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The Trail of Tears 2008

Posted: Sep 20, 2008

Today, Saturday, September 20th, some 150,000 motorcycles will make their way toward Florence, Alabama.  This is the 15th Annual Trail of Tears Motorcycle Ride, and the route will be lined with cheering and picnicking crowds. (photo by Jim Hannon of the Florence Times Daily)

The Trail of Tears Motorcycle Ride was begun in 1994 by Bill Cason to mark one of the trails used during the 1838 removal of Native Americans from their homelands in the Southeast to Oklahoma. The 1994 ride started at Ross’s Landing in Chattanooga, Tennessee, with eight riders and ended with 100 riders in Waterloo, Alabama. TOTRAI's ride has now grown to over 150,000 riders and is billed as the largest organized motorcycle ride in the world.

The Trail of Tears annual ride commemorates the forced relocation of 17,000 American Indians in the 1830’s (of which some 4,000 died). Many riders end their journey at McFarland Park in Florence, while others choose to continue on for an additional 25 miles to Waterloo. Festivities will be held at both sites. An extended trail ride ends in Oklahoma.

A native American called Lone Elk (Dale Casteel) has written a fictionalized version of the removal based on the life of his grandmother who was a Cherokee Indian. The book is called The End of the Trail of Tears (Seacoast Publications, 2005)). Casteel lives on Elk River in North Alabama.

Another fictionalized account of the removal is Tom Hendrix's If the Legends Fade based on the experiences of his great-great-grandmother Te-lah-nay who walked the trail of tears and then escaped to walk back to Alabama. Hendrix has built a stone wall of native stone, using no mortar, to commemorate her journey. The wall, consisting of 6.5 million pounds of stones, took Hendrix 27 years to complete. The wall is located on Hendrix's property just off the Natchez Trace in Florence, Alabama.

The most recent addition to the Trail of Tears memorials is a life-sized bronze sculpture currently under construction by artists Pamela Keller and Gail Bergeron of the Athens State Unversity Art Department. The sculpture, for the city of Pulaski, TN, depicts a Cherokee family walking on the Trail of Tears.

This week's centerpiece photo on RiverVue,"Sacred Tears," depicts a Native American woman holding a baby and gazing at a child's grave. A tear runs down her cheek. The photo is of an eight foot statue by Birmingham artist Branko Medenica. The statue, which stands in Spring Park in Tuscumbia, Alabama, was dedicated in September of 2003 and was funded by the motorcyclists who participate in the “Trail of Tears Commemorative Motorcycle Ride” and the Alabama-Tennessee Trail of Tears Corridor Association.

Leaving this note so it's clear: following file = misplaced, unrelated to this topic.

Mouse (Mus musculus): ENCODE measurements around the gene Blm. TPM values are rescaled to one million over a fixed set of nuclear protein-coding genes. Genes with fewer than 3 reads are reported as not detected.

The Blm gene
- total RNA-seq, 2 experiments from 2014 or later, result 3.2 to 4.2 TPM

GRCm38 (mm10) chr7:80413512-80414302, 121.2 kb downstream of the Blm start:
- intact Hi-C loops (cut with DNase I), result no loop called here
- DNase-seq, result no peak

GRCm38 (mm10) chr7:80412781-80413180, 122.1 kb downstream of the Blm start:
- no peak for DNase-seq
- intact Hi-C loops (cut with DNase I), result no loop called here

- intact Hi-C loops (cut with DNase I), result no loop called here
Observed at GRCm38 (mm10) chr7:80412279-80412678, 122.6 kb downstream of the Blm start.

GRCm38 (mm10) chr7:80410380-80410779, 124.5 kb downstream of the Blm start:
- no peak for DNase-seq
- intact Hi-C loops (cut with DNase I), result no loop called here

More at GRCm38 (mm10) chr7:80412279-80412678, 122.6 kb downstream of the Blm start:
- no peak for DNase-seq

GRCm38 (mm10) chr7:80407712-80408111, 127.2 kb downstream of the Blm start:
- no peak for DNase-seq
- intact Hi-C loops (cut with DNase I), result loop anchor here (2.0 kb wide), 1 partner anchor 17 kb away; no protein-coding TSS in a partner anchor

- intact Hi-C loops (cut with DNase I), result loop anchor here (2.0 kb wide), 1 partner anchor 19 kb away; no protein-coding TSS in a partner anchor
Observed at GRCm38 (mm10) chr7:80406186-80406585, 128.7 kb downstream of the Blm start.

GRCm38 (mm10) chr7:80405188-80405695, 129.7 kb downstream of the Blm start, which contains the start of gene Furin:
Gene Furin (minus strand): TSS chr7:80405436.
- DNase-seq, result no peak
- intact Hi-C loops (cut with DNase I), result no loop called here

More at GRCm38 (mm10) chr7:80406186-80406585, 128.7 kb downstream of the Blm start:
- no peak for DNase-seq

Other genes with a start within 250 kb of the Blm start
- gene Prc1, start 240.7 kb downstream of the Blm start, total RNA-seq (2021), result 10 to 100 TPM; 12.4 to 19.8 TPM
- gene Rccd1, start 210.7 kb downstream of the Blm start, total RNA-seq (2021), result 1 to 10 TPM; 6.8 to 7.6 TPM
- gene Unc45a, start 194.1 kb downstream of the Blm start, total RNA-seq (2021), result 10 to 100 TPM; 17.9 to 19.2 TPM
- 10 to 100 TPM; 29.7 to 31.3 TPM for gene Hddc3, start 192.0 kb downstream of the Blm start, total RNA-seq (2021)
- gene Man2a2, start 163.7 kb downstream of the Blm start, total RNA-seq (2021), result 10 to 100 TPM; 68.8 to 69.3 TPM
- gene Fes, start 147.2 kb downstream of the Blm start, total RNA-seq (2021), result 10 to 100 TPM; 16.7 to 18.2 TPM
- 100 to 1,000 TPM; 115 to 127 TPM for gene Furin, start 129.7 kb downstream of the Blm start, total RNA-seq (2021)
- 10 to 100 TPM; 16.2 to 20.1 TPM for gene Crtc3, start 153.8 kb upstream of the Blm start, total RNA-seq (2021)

--Penne J. Laubenthal

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pkeller says...

Thank you for mentioning the work that professor Bergeron and I are doing on the Trail of Tears sculpture for Pulaski, TN. The work has been in progress since 2000. It will be located near downtown Pulaski at the TOT Interpretive Center. This Center, to be completed at a future date, is interesting as well, having once been a Catholic Church built in part by Frank Mars ( candy bar fame !) of stone from his farm and relocated to the present site by truck. The Center stands near what was once thr crossing of two TOT routes, Bell's and Benge's. Historic documents show that local merchants and families traded with the Cherokee and sold goods to the soldiers during the relocation.Also known is that several bison travelling with the group died in Pulaski as a result of eating poisonous weeds.Our sculpture will portray both the heartache and the resolve a Cherokee family walking on the trail might have experienced as they came through Giles County on the forced march.The sculpture is being created in wax clay at present. Once the wax clay is finished, in October, the foundry will make a mold from it in the sculpture studio we have in Pulaski. The mold will travel to Atlanta for the bronze pour.

pdglenn says...

Penne Laubenthal has written a well done piece about a remarkable event and a remarkable man. Tom Hendrix, who considers himself only as "Keeper of the Wall," has built the largest monument to an actual woman ever built in this country. He has visitors from around the world who find not only inspiration, but a sense of peace at this holy place.

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